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Material Type: Notes; Professor: Zimmerman; Class: EXPERIMENTAL PHYSICS; Subject: Physics; University: University of Colorado - Boulder; Term: Unknown 1989;

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Download Covariance and Correlation - Slides | PHYS 2150 and more Study notes Experimental Physics in PDF only on Docsity! PHYSICS 2150 LABORATORY Prof. Eric D. Zimmerman Lecture 5 February 12, 2008 ANNOUNCEMENT • We will have a sixth lecture next week. • The problem set will be assigned then, and due a week later. COVARIANCE AND CORRELATION • Take a desired measurement q(x,y) • Error propagation says • Making two assumptions here: errors are gaussian and x and y are uncorrelated. • If there is a correlation, the error on q can be either larger or smaller than our estimate • Sometimes (epidemiology, other complex systems) the correlation itself is something interesting to learn Covariance and correlation Take a generic function q as a function of x and y: q(x, y) Ou error ropag tion currently states !q = ! " !q !x!x #2 + $ !q !y!y %2 This was justified under the assumption of x and y uncorrelated What about if x and y are correlated? Example from K0 mass lab February 7, 2006 Physics 2150 Lecture 4 – p. 11 AN EXAMPLE OF CORRELATED VARIABLES: THE K0 MASS • Incoming K+ hits stationary neutron, producing proton and K0 • The K0 travels a short distance and decays to π+π− • Need to measure angle θT between pions • Also need to measure θ±, angles between pions and K0 • Measuring θT is easy, but K0 direction can be hard if its path is short AN EXAMPLE OF CORRELATED VARIABLES: THE K0 MASS • If direction of the blue line is wrong, then θ+ and θ− will be wrong by equal amounts but in opposite directions • θT = θ+ + θ− will still be OK • Thus we can say that our measurements of θ+ and θ− will be correlated (actually anticorrelated). COVARIANCE VS. CORRELATION • The covariance σxy can be normalized to create a correlation coefficient r=σxy / σxσy • r can vary between −1 and 1. r=0 indicates that the variables are uncorrelated; |r|=1 means the variables are completely correlated (i.e. knowing the value of x completely determines the value of y). • Sign indicates direction of covariance: positive means that x>xmean indicates likely y>ymean; negative means x>xmean indicates likely y<ymean. CORRELATION AS A MEASUREMENT • Sometimes the correlation itself is interesting. • In order to establish the significance of the correlation, need to ask what r is, as well as how many measurements were taken to establish it. • For given r and N, look in table (Taylor Appendix C) to find out probability of randomly measuring a particular correlation value • Random probabilities <5% or <1% are generally considered significant depending on the application. • Caution: when you look at 20 correlations and their random probabilities, you expect one to be <5% just by chance! CORRELATION: A NON-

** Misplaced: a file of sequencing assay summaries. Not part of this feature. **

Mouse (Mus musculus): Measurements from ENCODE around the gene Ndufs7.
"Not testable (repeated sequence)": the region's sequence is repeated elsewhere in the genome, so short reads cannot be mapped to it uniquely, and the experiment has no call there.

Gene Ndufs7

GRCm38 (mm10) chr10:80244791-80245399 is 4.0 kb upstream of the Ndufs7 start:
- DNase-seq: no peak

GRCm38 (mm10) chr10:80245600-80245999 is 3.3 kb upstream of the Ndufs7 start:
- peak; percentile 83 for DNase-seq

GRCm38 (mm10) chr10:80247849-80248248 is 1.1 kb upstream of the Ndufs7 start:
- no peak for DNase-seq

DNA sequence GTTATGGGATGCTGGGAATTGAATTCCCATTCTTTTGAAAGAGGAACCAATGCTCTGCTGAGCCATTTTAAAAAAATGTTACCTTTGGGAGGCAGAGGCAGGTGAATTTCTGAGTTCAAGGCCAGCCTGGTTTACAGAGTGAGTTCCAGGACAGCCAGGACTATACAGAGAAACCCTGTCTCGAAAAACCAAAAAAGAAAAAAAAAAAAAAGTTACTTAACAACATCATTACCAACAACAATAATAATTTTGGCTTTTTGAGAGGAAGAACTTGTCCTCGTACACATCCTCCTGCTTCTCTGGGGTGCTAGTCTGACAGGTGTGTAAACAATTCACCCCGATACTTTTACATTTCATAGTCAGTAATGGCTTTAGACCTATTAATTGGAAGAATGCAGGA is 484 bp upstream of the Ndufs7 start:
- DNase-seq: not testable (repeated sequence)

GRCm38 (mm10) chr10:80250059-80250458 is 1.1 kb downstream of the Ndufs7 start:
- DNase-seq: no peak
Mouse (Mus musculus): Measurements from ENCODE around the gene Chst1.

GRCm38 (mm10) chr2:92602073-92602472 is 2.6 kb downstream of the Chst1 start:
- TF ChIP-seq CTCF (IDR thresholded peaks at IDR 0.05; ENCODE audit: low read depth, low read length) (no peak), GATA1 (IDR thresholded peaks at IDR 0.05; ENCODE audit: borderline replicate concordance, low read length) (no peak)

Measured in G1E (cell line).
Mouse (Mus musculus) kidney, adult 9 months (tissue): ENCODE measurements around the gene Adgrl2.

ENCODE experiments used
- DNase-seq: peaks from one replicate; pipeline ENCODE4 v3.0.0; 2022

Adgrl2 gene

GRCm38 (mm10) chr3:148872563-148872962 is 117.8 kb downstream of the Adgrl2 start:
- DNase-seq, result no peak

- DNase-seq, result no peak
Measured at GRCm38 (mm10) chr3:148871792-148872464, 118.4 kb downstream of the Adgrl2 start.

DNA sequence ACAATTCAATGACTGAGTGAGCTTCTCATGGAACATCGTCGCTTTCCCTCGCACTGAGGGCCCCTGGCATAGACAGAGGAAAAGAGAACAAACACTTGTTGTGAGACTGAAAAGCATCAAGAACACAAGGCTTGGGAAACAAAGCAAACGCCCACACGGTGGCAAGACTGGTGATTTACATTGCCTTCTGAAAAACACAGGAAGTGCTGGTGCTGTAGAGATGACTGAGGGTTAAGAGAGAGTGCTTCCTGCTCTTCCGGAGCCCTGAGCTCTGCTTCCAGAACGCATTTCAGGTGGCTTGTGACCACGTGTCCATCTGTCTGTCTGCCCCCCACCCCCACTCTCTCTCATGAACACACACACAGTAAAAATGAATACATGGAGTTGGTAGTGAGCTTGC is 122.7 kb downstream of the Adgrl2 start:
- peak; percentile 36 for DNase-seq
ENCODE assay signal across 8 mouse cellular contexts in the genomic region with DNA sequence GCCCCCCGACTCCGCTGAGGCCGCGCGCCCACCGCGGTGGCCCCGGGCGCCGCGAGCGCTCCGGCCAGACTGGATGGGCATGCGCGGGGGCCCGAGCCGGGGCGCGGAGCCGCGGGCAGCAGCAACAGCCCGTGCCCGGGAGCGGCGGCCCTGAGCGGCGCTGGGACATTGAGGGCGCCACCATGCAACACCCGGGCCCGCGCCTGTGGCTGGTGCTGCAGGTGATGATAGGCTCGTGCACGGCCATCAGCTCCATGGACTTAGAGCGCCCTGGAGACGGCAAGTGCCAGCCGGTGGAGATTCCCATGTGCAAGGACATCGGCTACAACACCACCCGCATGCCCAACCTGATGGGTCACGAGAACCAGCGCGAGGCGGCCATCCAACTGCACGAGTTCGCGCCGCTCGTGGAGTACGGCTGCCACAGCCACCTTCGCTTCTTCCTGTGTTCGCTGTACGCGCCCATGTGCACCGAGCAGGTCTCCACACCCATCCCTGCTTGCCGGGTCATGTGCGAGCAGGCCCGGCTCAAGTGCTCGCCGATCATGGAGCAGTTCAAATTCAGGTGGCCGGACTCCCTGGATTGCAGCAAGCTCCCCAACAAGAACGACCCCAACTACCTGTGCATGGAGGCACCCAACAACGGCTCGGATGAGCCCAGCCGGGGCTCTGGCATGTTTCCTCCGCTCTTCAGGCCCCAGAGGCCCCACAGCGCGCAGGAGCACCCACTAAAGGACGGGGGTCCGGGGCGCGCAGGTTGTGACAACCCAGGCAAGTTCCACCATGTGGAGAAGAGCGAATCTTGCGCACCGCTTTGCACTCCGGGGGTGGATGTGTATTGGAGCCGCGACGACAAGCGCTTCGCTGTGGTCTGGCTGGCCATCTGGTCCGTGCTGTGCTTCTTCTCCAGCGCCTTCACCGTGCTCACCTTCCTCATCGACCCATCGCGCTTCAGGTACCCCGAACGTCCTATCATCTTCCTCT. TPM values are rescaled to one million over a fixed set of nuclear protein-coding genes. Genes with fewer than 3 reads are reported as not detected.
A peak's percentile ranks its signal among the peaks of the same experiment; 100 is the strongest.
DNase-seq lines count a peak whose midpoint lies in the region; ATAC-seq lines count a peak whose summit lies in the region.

PHYSICS EXAMPLE
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COUNTING EXPERIMENTS: THE POISSON DISTRIBUTION • Start with a large amount of radioactive material with a very long half-life (compared to the experiment) • Measure the decays with a detector at a fixed distance • Measure the number of decays in five 100-second intervals • Should the five intervals all have the same number of decays? • Should there be a consistent trend? COUNTING EXPERIMENTS • Should there be a consistent trend? • NO! The long half-life assures that over the time of the experiment, the decay rate isn’t changing significantly. • Should the five intervals all have the same number of decays? • NO! The decay is a random process. A POISSON PROCESS • Assume a decay rate of 0.01 decays/sec • On average, will get 1 decay/100 seconds. • Sometimes you will get zero • Sometimes you will get two • Rarely you will get three or more • What is the probability of getting exactly n decays in 100 seconds? • Answer: Poisson distribution. Applies to any discrete process where events occur randomly at a constant rate.